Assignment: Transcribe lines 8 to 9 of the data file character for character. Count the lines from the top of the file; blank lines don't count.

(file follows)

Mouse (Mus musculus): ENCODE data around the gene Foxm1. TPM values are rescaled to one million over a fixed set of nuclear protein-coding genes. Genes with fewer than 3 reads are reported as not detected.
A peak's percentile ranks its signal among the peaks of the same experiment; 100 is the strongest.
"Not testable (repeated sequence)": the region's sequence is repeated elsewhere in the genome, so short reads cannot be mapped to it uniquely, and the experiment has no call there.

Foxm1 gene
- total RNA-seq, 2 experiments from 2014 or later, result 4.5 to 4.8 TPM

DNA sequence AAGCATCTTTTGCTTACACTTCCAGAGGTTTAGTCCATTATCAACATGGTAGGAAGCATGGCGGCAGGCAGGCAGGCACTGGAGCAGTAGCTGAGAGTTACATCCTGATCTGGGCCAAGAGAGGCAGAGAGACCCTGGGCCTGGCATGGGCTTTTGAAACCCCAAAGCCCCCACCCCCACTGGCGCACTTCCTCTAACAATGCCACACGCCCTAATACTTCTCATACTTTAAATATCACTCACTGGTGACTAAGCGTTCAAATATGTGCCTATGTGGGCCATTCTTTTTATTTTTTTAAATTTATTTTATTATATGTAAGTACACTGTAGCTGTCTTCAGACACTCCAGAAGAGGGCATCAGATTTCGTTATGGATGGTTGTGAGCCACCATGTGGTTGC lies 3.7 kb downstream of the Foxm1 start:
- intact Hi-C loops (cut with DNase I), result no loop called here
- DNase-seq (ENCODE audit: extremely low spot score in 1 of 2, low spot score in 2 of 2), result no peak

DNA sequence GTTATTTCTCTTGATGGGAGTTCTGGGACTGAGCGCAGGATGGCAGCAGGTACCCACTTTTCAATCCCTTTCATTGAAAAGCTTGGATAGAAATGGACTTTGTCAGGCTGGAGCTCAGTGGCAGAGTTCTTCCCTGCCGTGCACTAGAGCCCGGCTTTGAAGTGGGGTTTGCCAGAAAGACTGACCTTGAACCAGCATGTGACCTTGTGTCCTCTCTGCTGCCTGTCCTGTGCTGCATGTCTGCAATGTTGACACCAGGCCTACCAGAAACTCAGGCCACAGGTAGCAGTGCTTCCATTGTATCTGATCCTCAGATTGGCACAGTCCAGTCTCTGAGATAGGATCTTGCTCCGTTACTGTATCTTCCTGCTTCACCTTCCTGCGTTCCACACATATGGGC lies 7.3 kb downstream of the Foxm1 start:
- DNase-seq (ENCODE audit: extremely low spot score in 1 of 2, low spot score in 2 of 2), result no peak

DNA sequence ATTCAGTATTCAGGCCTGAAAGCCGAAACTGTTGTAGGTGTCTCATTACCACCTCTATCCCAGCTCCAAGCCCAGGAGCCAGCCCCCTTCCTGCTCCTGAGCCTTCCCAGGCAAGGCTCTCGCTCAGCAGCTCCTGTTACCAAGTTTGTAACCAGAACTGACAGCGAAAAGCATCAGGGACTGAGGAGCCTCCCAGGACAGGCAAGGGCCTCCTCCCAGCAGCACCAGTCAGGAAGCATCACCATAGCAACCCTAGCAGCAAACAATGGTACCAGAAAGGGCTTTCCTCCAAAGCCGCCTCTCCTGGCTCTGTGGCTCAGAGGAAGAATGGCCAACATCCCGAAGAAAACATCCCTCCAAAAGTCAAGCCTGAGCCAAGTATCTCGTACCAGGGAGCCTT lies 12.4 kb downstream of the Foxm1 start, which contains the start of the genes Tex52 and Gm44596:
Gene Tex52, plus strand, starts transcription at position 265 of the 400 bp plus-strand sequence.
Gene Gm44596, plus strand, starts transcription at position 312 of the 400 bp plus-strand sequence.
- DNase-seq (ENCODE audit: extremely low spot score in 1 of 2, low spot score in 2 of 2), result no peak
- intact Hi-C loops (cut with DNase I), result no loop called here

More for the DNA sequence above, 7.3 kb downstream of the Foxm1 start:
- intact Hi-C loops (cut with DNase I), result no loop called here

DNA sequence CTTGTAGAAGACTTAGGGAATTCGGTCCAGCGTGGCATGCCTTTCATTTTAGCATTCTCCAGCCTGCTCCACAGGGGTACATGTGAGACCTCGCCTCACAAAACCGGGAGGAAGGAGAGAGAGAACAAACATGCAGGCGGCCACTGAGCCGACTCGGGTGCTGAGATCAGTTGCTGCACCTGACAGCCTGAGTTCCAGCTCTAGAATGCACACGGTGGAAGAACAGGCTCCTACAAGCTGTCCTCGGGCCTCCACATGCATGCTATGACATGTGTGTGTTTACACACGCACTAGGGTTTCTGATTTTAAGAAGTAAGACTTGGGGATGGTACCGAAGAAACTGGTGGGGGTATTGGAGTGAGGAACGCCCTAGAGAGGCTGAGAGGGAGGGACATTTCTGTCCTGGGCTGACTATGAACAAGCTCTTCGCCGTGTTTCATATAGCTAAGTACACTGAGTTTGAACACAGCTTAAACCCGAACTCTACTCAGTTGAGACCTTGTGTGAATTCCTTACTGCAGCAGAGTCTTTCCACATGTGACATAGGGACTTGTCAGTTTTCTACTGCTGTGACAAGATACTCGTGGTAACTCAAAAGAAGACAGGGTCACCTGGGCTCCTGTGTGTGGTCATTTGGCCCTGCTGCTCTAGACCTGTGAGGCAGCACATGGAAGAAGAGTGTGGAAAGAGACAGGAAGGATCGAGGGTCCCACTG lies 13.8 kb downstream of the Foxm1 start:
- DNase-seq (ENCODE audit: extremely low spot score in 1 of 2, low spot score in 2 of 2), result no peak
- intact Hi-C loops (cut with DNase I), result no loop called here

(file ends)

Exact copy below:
- DNase-seq (ENCODE audit: extremely low spot score in 1 of 2, low spot score in 2 of 2), result no peak

DNA sequence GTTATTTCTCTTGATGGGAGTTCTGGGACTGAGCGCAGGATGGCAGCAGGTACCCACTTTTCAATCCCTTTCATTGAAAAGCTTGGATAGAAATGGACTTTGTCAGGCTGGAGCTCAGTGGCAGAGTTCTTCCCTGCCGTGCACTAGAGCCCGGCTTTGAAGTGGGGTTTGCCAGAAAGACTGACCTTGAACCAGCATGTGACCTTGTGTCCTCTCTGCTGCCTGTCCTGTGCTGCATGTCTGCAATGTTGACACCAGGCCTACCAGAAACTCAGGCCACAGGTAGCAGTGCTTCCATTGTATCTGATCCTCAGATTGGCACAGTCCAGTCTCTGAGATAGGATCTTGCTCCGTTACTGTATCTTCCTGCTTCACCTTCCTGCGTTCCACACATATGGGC lies 7.3 kb downstream of the Foxm1 start: